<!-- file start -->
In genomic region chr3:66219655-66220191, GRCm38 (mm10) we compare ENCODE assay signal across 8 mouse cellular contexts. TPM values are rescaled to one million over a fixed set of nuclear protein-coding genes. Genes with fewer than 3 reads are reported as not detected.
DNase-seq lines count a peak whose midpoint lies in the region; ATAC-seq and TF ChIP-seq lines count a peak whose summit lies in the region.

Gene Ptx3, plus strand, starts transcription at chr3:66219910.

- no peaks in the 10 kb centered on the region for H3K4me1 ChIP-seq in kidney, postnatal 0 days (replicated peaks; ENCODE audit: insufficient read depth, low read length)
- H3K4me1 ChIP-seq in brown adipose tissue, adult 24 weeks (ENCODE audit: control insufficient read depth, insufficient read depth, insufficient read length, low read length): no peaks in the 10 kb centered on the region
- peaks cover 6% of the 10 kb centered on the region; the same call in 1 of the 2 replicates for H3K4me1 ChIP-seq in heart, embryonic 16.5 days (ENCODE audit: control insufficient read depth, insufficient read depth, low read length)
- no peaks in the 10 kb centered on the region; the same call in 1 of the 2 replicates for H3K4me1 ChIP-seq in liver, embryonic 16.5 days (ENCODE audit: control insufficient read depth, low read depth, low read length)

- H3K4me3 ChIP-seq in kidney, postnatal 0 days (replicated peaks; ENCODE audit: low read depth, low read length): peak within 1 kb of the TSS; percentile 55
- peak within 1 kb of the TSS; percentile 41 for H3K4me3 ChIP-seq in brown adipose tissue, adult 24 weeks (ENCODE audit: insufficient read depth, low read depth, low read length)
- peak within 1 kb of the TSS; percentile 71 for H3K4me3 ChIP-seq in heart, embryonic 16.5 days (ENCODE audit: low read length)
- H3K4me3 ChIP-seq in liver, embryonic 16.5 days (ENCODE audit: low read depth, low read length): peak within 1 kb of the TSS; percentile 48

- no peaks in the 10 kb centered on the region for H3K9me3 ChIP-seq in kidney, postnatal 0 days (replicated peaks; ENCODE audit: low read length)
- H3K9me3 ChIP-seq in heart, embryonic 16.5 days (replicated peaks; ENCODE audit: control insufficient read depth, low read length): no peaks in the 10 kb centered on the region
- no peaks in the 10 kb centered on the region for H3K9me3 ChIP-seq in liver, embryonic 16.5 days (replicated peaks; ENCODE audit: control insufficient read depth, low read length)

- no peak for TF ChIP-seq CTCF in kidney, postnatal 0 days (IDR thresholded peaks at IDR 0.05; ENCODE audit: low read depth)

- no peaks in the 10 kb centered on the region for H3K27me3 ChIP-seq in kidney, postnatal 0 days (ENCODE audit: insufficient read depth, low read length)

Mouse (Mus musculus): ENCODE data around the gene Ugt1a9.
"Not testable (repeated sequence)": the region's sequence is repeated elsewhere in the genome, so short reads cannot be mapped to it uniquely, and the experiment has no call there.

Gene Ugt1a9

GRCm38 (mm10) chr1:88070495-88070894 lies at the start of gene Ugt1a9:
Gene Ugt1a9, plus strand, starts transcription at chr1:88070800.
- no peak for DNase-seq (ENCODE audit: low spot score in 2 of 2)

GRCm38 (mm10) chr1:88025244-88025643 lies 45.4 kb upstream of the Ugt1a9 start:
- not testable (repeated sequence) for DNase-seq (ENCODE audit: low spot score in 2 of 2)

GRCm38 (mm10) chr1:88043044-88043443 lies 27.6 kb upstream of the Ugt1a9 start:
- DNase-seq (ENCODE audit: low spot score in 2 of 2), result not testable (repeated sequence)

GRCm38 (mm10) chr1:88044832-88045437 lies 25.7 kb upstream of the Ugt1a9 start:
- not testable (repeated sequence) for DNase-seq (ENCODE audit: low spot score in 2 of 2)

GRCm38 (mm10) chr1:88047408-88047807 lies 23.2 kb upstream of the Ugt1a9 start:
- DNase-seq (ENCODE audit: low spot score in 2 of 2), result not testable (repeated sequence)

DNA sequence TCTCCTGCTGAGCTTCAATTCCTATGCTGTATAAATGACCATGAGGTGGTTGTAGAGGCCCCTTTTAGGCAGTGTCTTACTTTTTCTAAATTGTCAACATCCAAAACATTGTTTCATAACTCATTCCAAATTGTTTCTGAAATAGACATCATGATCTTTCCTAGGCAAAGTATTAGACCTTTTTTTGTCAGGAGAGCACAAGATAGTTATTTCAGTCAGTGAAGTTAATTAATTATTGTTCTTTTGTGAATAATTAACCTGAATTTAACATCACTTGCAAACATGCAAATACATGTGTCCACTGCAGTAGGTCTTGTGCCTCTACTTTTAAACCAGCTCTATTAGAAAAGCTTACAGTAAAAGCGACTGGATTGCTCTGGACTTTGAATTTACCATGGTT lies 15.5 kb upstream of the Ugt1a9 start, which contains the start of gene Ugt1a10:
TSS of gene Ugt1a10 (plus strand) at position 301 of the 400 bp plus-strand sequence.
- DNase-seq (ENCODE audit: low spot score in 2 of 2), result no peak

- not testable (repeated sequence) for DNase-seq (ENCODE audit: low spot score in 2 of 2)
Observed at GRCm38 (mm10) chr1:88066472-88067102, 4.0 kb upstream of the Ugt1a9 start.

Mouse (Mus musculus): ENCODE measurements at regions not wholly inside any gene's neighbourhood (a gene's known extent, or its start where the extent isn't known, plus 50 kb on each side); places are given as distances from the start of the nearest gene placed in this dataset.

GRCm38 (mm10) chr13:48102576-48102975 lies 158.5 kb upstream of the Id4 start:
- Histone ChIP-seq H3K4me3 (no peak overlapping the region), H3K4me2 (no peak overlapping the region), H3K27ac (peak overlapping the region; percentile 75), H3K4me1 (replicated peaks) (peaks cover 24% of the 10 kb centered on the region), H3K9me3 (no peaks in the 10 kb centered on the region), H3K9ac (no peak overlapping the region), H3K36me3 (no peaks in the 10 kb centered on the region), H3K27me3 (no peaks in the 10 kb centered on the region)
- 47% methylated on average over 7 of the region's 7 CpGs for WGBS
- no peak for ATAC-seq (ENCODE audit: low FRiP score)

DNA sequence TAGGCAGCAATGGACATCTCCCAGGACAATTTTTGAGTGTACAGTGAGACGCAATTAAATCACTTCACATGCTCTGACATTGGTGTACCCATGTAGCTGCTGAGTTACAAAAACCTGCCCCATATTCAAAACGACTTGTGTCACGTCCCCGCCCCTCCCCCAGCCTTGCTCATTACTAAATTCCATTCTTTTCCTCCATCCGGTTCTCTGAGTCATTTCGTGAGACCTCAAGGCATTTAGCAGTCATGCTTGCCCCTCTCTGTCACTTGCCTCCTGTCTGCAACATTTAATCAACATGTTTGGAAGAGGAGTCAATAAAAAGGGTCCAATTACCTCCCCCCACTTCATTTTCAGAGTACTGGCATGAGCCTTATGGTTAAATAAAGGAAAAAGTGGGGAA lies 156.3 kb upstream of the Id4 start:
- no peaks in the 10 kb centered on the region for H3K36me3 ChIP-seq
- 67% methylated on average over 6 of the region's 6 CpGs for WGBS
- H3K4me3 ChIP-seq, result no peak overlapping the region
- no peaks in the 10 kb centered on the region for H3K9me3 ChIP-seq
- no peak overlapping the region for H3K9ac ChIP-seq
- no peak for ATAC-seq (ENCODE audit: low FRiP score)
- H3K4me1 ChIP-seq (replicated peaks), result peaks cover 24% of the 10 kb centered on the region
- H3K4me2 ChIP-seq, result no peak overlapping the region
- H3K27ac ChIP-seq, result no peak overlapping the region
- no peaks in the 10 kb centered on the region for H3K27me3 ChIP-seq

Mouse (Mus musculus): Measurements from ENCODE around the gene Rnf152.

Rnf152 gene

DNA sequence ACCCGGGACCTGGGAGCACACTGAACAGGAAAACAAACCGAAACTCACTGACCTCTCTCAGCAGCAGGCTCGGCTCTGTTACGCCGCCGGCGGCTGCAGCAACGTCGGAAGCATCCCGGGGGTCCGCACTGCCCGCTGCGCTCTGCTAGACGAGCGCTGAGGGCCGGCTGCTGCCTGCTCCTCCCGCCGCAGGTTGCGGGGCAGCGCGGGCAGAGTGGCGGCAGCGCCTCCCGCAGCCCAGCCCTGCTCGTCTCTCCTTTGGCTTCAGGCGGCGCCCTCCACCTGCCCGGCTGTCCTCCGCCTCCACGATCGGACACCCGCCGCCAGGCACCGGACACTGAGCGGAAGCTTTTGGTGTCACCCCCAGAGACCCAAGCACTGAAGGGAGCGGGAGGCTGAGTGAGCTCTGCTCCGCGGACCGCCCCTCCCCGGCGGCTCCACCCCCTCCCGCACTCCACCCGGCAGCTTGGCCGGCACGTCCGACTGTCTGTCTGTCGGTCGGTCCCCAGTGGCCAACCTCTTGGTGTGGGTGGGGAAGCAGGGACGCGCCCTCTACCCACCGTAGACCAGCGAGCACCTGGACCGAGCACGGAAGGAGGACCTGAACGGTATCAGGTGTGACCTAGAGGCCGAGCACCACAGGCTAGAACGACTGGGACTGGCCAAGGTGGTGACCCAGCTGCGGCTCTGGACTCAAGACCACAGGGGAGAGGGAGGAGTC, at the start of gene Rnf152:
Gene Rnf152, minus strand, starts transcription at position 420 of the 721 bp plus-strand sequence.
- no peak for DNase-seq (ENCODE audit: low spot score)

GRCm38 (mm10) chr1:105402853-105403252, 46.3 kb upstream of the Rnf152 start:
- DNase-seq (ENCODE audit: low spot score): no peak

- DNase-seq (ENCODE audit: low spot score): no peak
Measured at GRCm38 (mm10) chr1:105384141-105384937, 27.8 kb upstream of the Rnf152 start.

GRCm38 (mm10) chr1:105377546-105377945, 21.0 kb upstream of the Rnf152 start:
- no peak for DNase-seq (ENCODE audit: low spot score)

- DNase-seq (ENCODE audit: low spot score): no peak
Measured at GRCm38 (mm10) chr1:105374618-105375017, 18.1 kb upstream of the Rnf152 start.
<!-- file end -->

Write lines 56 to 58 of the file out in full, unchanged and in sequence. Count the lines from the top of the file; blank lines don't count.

- no peak for DNase-seq (ENCODE audit: low spot score)

GRCm38 (mm10) chr1:105402853-105403252, 46.3 kb upstream of the Rnf152 start:
- DNase-seq (ENCODE audit: low spot score): no peak